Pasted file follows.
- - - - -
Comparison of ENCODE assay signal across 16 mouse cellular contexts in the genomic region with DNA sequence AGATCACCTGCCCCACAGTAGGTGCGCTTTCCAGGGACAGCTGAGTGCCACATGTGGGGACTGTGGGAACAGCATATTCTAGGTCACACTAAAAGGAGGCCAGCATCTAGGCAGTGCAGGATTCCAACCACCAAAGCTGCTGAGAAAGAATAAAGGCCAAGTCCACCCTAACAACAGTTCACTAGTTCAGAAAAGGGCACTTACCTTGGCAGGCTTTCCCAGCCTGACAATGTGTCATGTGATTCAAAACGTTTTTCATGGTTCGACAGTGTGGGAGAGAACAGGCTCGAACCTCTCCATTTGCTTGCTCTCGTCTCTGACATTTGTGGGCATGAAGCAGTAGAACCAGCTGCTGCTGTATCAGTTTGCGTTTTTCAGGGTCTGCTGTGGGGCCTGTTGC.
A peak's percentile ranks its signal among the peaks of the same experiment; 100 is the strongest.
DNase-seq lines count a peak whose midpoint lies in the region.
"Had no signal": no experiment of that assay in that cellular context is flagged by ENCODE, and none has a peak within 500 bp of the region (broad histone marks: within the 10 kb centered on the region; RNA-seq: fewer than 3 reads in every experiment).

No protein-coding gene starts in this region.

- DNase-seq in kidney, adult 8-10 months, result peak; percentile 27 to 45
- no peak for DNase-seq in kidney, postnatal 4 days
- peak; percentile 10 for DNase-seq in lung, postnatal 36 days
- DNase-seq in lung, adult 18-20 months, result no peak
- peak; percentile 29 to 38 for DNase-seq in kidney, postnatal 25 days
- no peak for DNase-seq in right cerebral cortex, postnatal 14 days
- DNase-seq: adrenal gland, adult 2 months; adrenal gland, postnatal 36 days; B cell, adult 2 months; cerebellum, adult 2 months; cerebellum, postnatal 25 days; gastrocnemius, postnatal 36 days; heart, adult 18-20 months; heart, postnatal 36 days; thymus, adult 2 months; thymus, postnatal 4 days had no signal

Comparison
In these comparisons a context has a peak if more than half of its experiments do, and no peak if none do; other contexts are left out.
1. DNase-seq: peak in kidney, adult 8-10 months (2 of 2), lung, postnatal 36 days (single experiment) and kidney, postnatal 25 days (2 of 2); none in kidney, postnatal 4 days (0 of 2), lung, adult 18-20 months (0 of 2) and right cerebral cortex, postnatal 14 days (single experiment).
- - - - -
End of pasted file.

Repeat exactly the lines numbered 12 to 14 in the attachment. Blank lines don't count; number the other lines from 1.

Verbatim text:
- DNase-seq: adrenal gland, adult 2 months; adrenal gland, postnatal 36 days; B cell, adult 2 months; cerebellum, adult 2 months; cerebellum, postnatal 25 days; gastrocnemius, postnatal 36 days; heart, adult 18-20 months; heart, postnatal 36 days; thymus, adult 2 months; thymus, postnatal 4 days had no signal

Comparison
In these comparisons a context has a peak if more than half of its experiments do, and no peak if none do; other contexts are left out.